Crude in western Texas weakened relative to the U.S. benchmark as production growth outpaced the capacity to use the oil or ship it out.
West Texas Intermediate in Midland, Texas, widened by 55 cents to a discount of $4.75 a barrel less than WTI in Cushing, Oklahoma, at 3:40 p.m., according to data compiled by Bloomberg.
The Permian Basin in western Texas and New Mexico, the largest field in the U.S., produced 1.3 million barrels a day in October, according to the Energy Information Administration.
“Production is rapidly exceeding the infrastructure,” Uzi Yemin, Delek US Holdings Inc.’s chief executive officer, said on a conference call. “As long as WTI pays above $85 to $90 there’s a huge incentive for producers to get it out of the ground as quickly as possible and just sell it outright.”
Magellan Midstream Partners LP’s Longhorn pipeline, which carries crude to Houston from western Texas, will operate at 85 to 90 percent of its 225,000-barrel-a-day nameplate capacity to allow for downtime and scheduling breaks, Chief Executive Officer Mike Mears said Oct. 31.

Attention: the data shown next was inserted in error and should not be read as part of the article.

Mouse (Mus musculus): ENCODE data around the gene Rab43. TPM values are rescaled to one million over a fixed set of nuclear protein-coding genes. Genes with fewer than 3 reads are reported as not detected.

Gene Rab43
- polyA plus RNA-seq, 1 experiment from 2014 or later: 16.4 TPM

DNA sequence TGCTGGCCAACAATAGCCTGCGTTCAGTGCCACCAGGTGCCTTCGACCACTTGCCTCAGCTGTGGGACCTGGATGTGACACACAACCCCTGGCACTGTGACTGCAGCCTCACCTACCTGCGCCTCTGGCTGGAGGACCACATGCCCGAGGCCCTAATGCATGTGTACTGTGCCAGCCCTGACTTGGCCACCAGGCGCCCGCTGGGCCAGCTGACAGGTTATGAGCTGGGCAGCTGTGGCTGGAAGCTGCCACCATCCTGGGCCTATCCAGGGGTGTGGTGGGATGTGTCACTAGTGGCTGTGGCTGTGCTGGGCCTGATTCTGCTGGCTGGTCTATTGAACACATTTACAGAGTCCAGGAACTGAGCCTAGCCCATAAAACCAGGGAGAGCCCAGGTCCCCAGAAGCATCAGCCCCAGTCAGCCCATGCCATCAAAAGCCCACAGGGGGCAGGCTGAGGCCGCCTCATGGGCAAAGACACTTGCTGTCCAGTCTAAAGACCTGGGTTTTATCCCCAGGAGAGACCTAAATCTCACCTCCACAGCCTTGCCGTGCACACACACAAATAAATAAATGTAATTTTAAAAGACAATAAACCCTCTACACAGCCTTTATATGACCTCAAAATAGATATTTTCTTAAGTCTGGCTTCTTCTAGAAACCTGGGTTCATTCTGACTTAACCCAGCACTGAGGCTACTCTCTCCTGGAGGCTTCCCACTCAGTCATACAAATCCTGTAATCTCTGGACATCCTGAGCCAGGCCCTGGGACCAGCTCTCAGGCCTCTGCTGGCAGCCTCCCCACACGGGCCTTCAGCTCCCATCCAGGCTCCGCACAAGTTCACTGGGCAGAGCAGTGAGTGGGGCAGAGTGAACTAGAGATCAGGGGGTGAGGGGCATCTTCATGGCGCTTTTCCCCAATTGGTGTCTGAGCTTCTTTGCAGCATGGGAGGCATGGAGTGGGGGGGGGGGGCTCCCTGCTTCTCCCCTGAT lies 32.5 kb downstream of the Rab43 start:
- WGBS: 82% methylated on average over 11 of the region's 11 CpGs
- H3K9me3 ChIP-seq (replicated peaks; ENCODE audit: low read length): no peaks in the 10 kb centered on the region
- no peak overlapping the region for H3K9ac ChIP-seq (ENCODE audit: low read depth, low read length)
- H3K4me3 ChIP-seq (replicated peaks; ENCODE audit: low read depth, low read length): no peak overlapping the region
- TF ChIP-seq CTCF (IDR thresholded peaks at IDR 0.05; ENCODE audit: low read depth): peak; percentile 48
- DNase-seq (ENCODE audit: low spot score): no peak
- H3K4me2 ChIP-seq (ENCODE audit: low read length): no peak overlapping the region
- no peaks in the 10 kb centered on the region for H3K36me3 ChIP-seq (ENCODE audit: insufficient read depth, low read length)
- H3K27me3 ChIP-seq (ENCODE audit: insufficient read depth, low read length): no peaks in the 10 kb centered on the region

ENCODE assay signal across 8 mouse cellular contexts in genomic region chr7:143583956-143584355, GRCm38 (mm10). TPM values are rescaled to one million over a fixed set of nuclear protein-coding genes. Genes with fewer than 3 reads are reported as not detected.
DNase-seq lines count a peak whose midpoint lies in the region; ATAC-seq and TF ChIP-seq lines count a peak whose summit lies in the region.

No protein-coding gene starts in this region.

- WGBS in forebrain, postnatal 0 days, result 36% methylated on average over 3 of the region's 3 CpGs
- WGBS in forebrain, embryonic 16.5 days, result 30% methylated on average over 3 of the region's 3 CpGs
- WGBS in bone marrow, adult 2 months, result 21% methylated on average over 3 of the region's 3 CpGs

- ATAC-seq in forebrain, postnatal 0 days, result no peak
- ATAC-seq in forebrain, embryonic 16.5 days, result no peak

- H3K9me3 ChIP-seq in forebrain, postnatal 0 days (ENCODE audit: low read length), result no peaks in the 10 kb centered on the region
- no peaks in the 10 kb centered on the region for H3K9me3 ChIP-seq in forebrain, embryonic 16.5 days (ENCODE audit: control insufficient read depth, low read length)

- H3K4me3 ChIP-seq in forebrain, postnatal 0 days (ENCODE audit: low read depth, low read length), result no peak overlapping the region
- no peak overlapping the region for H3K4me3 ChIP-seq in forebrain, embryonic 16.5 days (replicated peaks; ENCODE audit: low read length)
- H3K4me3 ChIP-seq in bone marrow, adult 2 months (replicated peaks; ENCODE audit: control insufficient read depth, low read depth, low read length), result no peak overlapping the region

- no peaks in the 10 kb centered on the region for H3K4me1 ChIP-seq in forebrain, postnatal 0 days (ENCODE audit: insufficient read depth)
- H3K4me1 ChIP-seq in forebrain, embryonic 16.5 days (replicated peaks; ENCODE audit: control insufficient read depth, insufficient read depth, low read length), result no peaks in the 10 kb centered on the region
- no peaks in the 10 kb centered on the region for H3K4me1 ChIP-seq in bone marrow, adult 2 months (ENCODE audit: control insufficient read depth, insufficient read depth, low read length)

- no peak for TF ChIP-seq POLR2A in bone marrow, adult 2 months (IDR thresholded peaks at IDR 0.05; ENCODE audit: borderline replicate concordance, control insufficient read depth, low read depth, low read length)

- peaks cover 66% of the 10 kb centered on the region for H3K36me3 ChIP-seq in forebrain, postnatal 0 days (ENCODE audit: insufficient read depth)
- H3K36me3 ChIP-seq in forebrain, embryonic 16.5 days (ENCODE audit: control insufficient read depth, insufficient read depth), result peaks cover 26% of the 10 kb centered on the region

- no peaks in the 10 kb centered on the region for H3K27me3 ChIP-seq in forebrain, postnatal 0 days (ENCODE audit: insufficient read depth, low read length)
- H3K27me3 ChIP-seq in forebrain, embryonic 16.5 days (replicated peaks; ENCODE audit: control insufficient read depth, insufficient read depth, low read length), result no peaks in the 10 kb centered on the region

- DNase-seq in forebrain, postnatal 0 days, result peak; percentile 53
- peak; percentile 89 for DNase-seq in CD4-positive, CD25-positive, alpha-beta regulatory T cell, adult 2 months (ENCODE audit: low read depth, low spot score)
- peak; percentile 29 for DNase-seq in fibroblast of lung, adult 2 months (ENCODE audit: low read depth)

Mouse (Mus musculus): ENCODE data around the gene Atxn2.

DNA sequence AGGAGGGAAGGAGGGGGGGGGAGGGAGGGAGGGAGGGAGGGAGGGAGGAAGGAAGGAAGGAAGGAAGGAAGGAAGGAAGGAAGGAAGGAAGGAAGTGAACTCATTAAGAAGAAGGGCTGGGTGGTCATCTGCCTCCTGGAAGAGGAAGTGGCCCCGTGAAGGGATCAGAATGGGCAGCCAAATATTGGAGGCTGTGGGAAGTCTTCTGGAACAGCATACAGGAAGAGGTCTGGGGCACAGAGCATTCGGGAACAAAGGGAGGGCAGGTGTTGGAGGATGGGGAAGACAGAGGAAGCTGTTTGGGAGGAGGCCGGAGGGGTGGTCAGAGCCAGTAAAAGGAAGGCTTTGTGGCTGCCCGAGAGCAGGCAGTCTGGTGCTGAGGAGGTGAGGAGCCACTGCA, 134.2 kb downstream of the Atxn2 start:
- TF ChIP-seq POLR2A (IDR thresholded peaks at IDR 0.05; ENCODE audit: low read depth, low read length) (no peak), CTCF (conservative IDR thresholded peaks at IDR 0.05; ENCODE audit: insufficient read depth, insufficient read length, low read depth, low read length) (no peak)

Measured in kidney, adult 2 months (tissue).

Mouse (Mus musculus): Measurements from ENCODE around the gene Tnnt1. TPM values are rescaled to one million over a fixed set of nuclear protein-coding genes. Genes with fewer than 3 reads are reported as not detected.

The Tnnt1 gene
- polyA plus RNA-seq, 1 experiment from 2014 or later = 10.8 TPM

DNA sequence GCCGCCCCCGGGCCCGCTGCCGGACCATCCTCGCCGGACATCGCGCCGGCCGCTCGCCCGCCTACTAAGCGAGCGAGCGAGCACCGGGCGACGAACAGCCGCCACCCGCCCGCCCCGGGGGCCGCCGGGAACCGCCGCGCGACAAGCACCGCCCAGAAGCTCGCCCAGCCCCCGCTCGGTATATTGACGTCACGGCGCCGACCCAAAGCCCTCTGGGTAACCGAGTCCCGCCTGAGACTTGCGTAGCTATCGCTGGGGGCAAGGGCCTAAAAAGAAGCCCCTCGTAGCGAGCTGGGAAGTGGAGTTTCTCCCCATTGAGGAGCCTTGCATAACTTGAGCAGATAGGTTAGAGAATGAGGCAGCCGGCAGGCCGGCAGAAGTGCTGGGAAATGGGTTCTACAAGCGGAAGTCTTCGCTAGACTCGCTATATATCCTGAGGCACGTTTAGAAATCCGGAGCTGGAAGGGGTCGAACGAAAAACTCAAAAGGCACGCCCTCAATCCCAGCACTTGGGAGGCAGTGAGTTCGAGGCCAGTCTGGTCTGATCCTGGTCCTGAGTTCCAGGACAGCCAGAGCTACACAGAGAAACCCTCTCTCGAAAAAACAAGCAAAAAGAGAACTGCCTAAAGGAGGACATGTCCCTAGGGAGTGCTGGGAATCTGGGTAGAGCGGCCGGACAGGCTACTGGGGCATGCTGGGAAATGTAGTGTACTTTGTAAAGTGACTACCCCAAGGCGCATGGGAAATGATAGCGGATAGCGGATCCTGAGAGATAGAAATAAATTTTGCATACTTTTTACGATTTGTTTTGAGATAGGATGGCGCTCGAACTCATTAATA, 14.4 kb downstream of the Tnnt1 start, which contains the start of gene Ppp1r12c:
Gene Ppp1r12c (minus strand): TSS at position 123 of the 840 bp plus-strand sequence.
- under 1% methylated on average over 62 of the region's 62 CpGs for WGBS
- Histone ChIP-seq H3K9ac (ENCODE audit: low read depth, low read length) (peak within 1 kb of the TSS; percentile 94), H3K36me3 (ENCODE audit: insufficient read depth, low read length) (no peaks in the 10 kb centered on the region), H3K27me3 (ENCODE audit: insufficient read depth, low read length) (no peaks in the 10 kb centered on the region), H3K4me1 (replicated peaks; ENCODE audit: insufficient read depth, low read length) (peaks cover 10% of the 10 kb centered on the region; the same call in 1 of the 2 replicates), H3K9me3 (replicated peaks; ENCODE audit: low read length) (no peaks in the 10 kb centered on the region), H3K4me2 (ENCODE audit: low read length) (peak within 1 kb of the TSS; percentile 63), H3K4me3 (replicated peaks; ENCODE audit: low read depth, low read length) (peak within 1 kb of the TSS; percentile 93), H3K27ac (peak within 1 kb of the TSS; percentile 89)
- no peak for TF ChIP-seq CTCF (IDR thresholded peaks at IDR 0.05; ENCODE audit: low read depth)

Delek will perform maintenance at its Tyler, Texas, refinery in December and will shut its El Dorado, Arkansas, plant Jan. 4 for 38 days of work, Frederec Green, the company’s head of refining, said on today’s call. The two refineries combined process about 87,000 barrels of Midland-priced crude a day, Yemin said.
“The biggest players in Midland, the refineries that take Midland directly, have some turnarounds coming,” Yemin said.
Delek has the opportunity to lock in Midland crude prices at $3.50 a barrel less than WTI in Cushing for the first quarter and $2 a barrel less for all of 2014, Yemin said. It has chosen not to do so, he said.
West Texas Sour, a high-sulfur crude from the Permian, was unchanged at a $5-a-barrel discount to WTI in Cushing.